NEW YORK, United States — Tapestry describes itself as a global house of brands which empowers each distinct business to develop its own authentic identity. Indeed, since Coach Inc. reimagined itself as Tapestry, the sum of the budding American group has proven to be much more than its parts.
Coach, which still makes up about 70 percent of the company's sales, has spent the last five years building creative and commercial momentum, thanks to the impact of creative director Stuart Vevers' modernisation of the house and expansion into new product lines. The combined company also includes Stuart Weitzman and Kate Spade New York, the latter releasing the first products designed by its new creative director Nicola Glass in January.
As a creative leader in North America, the company celebrates and nurtures freedom of expression, unfettered by tradition and institutional European convention. As a result, the company frames the value of its brands not in inherited status, but through the quality of creative input. To support this approach, the company has developed a culture founded on the belief that anyone from anywhere can have the best idea and, with hard work and dedication, anything is possible.
Capturing the unique opportunity for a creative-based career at a critically acclaimed and aesthetically relevant fashion and accessories group in New York City, in a new series BoF will investigate Tapestry’s culture of empowered aesthetic excellence through the lens of its creative and commercial leaders.
Tapestry chief executive, Victor Luis | Source: Courtesy
To begin the series, we sit down with chief executive, Victor Luis, to hear why he believes creativity is crucial to the group's future commercial success and why inclusivity is a fundamental part of the group's evolving company culture.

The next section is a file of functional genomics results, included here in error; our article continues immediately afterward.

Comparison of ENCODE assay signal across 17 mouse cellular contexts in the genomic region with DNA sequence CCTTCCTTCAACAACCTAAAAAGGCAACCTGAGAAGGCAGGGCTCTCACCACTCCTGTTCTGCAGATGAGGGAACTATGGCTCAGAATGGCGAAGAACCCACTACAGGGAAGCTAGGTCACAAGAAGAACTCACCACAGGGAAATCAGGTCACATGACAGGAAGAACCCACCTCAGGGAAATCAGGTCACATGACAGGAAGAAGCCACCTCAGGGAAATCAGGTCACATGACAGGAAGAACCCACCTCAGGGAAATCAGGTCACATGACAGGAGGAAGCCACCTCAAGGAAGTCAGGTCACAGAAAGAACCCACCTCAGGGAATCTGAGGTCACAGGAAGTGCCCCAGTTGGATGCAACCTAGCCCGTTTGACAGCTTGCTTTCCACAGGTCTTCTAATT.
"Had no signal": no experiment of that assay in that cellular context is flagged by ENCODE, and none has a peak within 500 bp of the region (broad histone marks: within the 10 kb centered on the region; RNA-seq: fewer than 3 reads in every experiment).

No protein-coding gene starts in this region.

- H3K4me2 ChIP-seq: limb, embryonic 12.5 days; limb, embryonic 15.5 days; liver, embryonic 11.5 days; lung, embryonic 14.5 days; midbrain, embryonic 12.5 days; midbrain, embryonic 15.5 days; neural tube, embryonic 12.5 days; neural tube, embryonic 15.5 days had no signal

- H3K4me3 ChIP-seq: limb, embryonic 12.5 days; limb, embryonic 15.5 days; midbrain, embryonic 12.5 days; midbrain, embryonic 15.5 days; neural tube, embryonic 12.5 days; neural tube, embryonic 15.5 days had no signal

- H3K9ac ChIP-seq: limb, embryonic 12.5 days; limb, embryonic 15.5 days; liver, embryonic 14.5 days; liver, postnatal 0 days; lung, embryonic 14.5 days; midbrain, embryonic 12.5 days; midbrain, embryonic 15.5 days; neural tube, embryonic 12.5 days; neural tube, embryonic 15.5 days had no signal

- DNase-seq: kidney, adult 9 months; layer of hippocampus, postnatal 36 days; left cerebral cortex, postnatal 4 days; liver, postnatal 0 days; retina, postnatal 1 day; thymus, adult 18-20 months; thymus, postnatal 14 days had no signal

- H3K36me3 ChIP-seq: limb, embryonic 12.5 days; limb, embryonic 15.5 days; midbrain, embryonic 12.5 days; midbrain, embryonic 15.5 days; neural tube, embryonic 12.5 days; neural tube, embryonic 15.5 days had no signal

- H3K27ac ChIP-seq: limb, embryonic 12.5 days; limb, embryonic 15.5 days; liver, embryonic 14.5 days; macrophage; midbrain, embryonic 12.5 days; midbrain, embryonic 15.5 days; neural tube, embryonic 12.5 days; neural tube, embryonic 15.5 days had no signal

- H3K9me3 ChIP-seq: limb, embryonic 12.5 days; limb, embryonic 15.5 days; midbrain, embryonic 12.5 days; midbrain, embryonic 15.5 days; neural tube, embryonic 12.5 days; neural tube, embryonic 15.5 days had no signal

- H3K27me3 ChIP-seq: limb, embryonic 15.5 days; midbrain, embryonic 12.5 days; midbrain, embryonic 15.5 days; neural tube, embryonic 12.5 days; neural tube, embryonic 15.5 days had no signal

How would you describe the group company culture at Tapestry?
We always focus first and foremost on our values and there are three very important ones that we as a team landed on after conducting a listening tour across the entire organisation, here in New York, Shanghai, Tokyo and London. The three values are: optimism, innovation and inclusivity.
The idea of optimism is the belief that, with hard work and determination, absolutely anything is possible. Innovation — I don’t think there’s anything more important in an industry such as ours, where the competitive pressures are significant and delighting consumers with new ideas a constant need. And then inclusivity, which I would say has most recently become a buzz word amongst even the most exclusive luxury brands. But the reality is that, for us, it’s a way of life. It is core to our culture and has been for decades. One of our key differentiators from traditional luxury is the fact that we are born of New York City, which has always been a home and global symbol of inclusivity.